By Kevin J. Cummings –
On Friday, April 15, 2022, the Consumer Financial Protection Bureau (“CFPB”) delivered its annual report to Congress on the Fair Debt Collections Practices Act (“FDCPA”).
The CFPB oversees the majority of federal regulations involving consumer debt, or debt incurred for personal, family, or household expenses. The FDCPA is the primary statute that governs the consumer debt collection industry and was crafted to protect consumer debtors from abusive collection practices.
The FDCPA does not regulate commercial debt collection; however, there is a growing undercurrent that indicates this could someday change. Commercial debt can be generally categorized as any expense incurred by a business, including personal guarantees by the business owners. While not subject to the FDCPA, there are numerous state and federal laws that can control, or limit actions taken by commercial debtor collectors.
Within the annual FDCPA Report, the CFPB highlighted a growing concern about abuses within the commercial collection industry handling small-business debt. According to the CFPD, small businesses comprise 99.9% of the nearly 31.7 million businesses within the United States. As the Country rebounds from the Pandemic, the CFPB is seeing an uptick in collection abuses impacting small businesses. The CFPB is working in conjunction with the Federal Trade Commission (“FTC”) to monitor small business debtor complaints and compile data on the alleged abuses.
The CFPB’s interest in the commercial collection industry was further reinforced by a Blog Post titled, “Protecting Families and Honest Businesses from Debt Collection Abuses”, authored by Director of the CFPB, Rohit Chopra. Director Chopra reiterated that the CFPB is keenly aware of the abusive collection practices that small businesses are encountering post-Pandemic. Director Chopra further implored lawmakers to develop additional regulations to curb abusive or deceptive commercial collection practices impacting small businesses.
Cleary, the CFPB has the commercial collection industry in its crosshairs. Theoretically, based on the Director’s statements, the CFPB will take the next year or two to develop data points on specific allegations of abuse or deceptive commercial collection activities. These data points will then be used to buttress a platform for new Federal regulations impacting the commercial collection community.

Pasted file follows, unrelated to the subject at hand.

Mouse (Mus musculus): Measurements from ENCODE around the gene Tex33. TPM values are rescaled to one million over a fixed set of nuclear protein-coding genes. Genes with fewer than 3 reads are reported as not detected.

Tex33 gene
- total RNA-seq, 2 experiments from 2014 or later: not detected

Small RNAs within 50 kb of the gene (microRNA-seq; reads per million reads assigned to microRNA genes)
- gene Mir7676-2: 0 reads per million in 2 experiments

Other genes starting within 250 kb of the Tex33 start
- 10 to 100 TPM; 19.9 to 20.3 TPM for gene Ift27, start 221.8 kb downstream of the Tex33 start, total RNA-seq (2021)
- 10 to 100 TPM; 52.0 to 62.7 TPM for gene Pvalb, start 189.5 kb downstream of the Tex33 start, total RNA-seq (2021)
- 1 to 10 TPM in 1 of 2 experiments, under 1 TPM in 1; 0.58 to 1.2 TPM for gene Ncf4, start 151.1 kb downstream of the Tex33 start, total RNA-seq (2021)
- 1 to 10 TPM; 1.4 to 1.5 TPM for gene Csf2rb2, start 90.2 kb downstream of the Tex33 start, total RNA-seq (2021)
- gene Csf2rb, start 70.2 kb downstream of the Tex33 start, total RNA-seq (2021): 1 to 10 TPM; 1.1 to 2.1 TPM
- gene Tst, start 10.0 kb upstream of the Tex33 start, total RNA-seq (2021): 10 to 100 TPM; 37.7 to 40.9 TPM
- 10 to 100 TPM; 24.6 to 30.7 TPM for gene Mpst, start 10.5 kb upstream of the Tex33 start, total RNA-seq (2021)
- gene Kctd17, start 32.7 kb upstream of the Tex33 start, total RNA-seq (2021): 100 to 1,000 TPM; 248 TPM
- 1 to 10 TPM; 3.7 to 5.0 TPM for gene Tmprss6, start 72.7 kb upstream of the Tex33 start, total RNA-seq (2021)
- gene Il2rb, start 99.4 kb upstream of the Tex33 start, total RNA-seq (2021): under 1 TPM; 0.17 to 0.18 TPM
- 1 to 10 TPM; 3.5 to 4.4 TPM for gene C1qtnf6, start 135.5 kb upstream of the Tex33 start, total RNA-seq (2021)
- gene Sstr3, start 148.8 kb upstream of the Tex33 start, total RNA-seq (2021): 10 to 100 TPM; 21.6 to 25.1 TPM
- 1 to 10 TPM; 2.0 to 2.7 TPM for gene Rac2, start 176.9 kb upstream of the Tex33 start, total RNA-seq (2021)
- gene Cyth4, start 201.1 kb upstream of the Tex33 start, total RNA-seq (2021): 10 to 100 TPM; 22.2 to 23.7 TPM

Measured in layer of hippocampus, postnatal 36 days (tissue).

The continued abuses, by a minority of the commercial collection community has created fertile ground for new regulations to blossom.
For well over fifty (50) years, consumer collections have been subject to a number of amorphous standards forged by law or court decisions that have handcuffed aspects of the collection industry and cost collectors and servicers millions of dollars in civil penalties. The FDCPA and the various court decisions interpreting its meaning and application, have created a narrow sliver hovering between aggressive collection practices and abusive collection practices. The slightest shift in collection strategies can create an avalanche of liability.
Presently, commercial debt collectors are afforded a much wider latitude than their consumer counterparts. The ability to collect commercial debt fairly and efficiently is being threatened by a narrow segment of the commercial debt collection community, whose action created an invitation for wide-ranging regulations. To combat future regulations, the holders of commercial debt should evaluate their vendors’ behavior to determine if the vendor’s baseline performance is constructed on sound ethical and compliance-based metrics.
The ultimate result on an individual file has been the default factor in continuing a business relationship. Now, with the auspices of the looming CFPB action, a more nuanced review of the performance of a third-party vendor or even internal policies may be warranted. It is no longer going to be a determination of whether the end justifies the means but rather, whether the means will end the ability of the commercial collection community to resolve debts in a fair and free matter.
As the federal regulatory landscape of commercial collections begins to shift, large and small businesses alike can find solid ground with the Attorneys at Bernstein-Burkley, P.C. For more than 50 years, the attorneys at Bernstein-Burkley, P.C. have served creditors and servicers in a variety of cases in state and federal court actions and bankruptcy proceedings. Outside of the courtroom, Bernstein-Burkley’s attorneys counsel clients on regulatory compliance with the various rules and regulations impacting the commercial and consumer collection industry. Please contact us for more information.
 Fair Debt Collection Practices Act, CFPB Annual Report, Section 2.5, Page 12.
 Protecting Families and Honest Businesses from Debt Collection Abuses; April 15, 2022; Https://www.consumerfinance.gov/about-us/blog/protecting-families-an-honest-business-from-debt-collection-abuses/